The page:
Eventually Microsoft gave up in frustration because the community simply wasn't interested in writing multiple languages in .NET. At the end of the day C# won not because of platform exclusivity but despite the best efforts to the contrary – C# won because it was the best language on .NET.

  6. Arguably OOP's popularity rides on the human cognitive predisposition to think in terms of objects. However, the success of that metaphor is also its weakness. A metaphor as compelling as "object" gets over-applied. And of course all metaphors break down. I also think most mainstream OOP languages don't provide sufficient apparatus for really building on the object metaphor. When I was first learning OOP, I wanted something more like Erlang, and was disappointed to realize that it was mostly a new wrapper around procedural programming.

  7. FP style is more difficult to write, in my experience. I don't really know why that is, but I think it has to do with the way many of us typically model things in our minds.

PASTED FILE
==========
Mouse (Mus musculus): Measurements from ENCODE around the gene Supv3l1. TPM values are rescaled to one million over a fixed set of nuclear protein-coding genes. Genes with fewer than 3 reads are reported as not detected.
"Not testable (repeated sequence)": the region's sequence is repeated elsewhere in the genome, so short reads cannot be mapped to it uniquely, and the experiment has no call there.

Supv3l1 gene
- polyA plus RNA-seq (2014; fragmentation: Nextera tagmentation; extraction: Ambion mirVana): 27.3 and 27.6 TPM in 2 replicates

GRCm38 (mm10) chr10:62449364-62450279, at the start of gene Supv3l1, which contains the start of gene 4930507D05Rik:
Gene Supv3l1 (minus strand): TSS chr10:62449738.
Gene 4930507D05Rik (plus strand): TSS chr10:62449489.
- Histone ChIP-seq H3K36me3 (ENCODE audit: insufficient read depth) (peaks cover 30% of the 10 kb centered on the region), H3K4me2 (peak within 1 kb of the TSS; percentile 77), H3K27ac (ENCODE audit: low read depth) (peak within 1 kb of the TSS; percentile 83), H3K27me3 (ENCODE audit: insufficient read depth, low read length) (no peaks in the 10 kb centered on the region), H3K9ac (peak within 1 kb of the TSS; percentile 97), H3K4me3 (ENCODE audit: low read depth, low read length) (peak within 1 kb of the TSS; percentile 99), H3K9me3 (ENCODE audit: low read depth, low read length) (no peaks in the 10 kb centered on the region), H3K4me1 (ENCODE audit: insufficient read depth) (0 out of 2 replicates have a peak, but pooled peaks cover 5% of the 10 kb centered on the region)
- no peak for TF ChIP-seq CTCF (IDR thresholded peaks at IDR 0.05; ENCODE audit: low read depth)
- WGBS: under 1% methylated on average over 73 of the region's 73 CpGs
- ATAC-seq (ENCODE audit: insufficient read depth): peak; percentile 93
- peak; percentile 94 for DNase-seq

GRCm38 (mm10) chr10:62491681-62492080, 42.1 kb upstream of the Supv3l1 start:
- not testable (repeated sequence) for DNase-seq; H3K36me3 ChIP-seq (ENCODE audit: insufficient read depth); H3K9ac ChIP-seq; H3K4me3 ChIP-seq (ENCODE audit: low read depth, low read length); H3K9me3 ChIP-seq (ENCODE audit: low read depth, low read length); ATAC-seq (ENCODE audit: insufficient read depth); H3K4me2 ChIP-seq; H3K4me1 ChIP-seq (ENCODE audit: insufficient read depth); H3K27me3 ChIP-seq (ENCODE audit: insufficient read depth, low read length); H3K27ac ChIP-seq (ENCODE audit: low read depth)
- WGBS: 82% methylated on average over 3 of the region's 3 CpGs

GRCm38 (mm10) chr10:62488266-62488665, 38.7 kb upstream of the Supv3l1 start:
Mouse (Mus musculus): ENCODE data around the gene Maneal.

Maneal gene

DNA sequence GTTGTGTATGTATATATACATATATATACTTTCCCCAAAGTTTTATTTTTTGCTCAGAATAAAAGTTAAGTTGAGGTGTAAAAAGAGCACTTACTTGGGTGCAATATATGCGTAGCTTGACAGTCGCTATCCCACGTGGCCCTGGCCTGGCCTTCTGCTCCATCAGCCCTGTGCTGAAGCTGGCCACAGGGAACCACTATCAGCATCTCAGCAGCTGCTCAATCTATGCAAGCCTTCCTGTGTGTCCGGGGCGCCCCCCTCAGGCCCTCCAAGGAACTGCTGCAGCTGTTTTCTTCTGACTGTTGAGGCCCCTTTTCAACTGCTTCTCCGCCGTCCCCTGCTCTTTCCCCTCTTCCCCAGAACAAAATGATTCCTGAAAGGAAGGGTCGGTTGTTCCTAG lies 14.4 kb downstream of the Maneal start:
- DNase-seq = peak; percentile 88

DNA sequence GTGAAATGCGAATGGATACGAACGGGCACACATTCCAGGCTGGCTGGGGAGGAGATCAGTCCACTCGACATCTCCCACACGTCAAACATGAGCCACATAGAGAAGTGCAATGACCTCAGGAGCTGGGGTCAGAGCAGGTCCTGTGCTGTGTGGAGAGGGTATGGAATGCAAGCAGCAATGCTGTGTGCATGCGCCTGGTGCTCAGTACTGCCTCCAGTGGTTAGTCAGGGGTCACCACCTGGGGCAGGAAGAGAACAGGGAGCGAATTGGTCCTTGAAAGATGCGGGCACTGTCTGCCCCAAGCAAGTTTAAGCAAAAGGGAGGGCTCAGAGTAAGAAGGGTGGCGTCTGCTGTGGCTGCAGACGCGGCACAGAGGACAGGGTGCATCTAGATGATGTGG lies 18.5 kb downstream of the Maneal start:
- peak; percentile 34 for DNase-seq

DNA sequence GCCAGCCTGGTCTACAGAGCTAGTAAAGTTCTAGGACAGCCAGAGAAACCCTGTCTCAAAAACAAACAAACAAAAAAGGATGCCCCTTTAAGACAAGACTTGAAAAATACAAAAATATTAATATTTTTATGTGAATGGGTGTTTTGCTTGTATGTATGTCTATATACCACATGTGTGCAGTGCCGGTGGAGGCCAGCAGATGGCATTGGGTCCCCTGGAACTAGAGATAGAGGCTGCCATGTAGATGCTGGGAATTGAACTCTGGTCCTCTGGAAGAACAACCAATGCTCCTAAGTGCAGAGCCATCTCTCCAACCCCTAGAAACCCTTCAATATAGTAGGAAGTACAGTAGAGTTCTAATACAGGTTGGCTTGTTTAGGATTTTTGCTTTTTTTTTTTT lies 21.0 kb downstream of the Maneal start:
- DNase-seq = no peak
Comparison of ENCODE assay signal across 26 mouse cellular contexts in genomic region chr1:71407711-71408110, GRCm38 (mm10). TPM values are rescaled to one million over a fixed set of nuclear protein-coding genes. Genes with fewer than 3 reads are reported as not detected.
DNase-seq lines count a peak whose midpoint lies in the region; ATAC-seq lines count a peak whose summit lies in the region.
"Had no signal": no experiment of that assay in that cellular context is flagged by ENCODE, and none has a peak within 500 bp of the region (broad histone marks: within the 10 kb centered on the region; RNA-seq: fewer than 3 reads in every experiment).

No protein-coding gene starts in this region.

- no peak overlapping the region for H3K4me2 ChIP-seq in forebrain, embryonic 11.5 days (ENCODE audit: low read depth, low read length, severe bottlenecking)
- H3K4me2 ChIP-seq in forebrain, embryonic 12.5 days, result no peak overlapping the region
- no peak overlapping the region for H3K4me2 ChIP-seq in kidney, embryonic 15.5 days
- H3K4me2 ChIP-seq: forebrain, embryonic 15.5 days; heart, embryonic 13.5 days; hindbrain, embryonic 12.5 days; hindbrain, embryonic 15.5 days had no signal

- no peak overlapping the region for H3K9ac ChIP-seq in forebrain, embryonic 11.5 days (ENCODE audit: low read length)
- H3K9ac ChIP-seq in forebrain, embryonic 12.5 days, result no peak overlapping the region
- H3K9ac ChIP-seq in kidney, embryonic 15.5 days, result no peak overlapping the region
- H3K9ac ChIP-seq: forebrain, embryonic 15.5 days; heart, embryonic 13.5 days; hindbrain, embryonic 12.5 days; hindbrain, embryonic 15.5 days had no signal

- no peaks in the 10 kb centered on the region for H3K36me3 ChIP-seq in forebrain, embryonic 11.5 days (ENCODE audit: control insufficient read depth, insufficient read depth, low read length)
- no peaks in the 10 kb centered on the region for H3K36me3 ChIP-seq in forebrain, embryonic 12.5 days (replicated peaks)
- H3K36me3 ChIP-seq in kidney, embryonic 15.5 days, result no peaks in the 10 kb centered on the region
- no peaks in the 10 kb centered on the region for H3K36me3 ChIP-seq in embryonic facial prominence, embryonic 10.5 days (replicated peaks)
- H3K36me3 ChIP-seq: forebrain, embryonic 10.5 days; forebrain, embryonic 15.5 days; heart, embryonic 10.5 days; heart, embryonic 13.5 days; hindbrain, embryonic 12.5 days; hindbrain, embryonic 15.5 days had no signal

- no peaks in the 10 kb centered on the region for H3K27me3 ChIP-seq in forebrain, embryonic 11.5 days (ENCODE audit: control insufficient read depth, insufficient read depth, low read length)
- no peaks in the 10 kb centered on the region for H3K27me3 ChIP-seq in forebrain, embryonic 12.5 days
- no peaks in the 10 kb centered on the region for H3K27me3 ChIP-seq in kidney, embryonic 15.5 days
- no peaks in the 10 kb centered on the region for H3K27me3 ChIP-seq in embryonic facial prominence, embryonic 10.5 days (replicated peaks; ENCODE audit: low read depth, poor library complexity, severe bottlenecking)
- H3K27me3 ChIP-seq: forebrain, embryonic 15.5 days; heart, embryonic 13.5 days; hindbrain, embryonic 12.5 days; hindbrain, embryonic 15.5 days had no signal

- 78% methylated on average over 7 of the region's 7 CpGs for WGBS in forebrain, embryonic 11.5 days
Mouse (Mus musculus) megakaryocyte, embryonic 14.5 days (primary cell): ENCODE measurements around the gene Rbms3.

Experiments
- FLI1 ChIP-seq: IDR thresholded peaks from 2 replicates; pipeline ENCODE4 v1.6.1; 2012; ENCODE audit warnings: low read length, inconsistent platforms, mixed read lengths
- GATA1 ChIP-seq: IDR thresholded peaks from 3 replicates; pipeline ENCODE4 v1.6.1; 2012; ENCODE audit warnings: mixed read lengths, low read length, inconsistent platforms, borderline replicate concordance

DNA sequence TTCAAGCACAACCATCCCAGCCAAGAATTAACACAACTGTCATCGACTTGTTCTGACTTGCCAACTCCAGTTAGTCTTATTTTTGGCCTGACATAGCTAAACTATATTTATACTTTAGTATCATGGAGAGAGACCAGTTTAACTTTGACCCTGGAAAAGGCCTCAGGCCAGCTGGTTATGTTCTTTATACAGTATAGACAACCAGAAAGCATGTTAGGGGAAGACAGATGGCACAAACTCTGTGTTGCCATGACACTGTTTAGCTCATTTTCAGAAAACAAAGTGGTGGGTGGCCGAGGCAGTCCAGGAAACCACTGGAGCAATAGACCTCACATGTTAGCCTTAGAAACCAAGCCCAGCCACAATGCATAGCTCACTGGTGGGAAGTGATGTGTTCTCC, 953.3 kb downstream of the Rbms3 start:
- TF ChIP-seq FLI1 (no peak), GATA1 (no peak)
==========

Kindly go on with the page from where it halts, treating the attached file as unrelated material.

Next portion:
8. I’m good at dysfunctional programming.

  9. Finally I got this subtle barely noticeable but still fundamental difference between modularity in general and the inheritance as a subset of modularity concept.
    Thank you for such an exciting story, u'r doing it so well ;).

  10. Presentation overlooks an important factor: simplicity. I think that was the reason for success of the BASIC languages, and it continued with Python.

  11. C & ASM: "We are the most hardware oriented programming languages! "
    hooded stranger: "…amateurs!!! "
    Hex code: 41 4D 41 54 45 55 52 53 21 21 21

  12. Ruby is affected by its use in RPG Maker's scripting. Language adoption by-engine is something to consider too.

  13. TCL deserves more play too here. It still serves a niche.

  14. Python got codebase advancements, bringing with it new applications. The fact that many run the same as others on linux machines helps too.

  15. Great to see Louis CK back in shape, would never guess he has a thing on FP though

  16. because it's difficult to read and understand.

  17. I got hired for my React and Node knowledge, but ended up on project doing Angular. It just seems like so much pointless complexity, and trying to pretend to be Java for no actual good reason.